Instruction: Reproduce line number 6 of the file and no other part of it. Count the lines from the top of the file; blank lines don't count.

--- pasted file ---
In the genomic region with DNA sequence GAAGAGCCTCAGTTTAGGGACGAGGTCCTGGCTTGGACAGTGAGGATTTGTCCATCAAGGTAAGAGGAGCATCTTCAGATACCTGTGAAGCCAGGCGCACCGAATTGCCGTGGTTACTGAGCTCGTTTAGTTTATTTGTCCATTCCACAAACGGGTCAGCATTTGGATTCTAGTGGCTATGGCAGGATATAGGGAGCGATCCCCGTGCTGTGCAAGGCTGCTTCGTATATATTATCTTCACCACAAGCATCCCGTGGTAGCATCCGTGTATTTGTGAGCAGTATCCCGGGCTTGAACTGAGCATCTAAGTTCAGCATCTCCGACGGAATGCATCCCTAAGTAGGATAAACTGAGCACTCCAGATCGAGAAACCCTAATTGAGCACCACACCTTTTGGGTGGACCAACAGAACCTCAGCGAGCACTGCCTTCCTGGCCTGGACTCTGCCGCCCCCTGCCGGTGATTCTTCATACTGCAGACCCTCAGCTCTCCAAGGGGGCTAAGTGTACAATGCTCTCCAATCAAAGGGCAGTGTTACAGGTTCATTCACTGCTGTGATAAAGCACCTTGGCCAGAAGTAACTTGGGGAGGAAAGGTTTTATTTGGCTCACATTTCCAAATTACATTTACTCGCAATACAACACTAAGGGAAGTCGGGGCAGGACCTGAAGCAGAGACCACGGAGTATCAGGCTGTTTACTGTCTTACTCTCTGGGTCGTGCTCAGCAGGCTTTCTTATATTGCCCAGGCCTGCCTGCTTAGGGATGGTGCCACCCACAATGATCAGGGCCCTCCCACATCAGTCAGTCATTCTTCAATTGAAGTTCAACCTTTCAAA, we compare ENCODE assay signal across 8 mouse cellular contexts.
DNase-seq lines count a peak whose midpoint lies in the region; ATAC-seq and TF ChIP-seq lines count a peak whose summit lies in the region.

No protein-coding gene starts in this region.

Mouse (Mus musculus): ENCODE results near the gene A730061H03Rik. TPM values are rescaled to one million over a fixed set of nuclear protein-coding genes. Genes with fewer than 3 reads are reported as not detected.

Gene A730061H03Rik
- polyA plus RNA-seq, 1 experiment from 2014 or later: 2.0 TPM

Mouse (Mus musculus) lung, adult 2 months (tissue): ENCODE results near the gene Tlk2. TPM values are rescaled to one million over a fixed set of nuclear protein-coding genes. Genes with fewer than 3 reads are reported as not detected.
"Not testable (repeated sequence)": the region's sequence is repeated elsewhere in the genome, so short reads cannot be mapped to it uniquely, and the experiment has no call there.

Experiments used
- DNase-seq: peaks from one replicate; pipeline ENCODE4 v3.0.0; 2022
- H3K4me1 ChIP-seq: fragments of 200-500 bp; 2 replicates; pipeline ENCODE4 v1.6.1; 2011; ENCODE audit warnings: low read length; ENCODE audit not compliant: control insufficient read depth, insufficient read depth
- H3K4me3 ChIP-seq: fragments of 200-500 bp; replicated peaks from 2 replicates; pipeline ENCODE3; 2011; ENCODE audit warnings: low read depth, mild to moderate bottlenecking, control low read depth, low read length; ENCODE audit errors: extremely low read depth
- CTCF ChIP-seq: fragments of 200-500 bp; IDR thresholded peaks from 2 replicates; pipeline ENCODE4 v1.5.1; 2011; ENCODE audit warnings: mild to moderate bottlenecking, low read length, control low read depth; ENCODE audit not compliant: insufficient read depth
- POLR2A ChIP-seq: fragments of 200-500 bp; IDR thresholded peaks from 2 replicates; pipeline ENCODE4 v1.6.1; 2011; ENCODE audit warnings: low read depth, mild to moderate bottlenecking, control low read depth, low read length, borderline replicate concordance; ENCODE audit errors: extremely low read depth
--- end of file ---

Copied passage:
- polyA plus RNA-seq, 1 experiment from 2014 or later: 2.0 TPM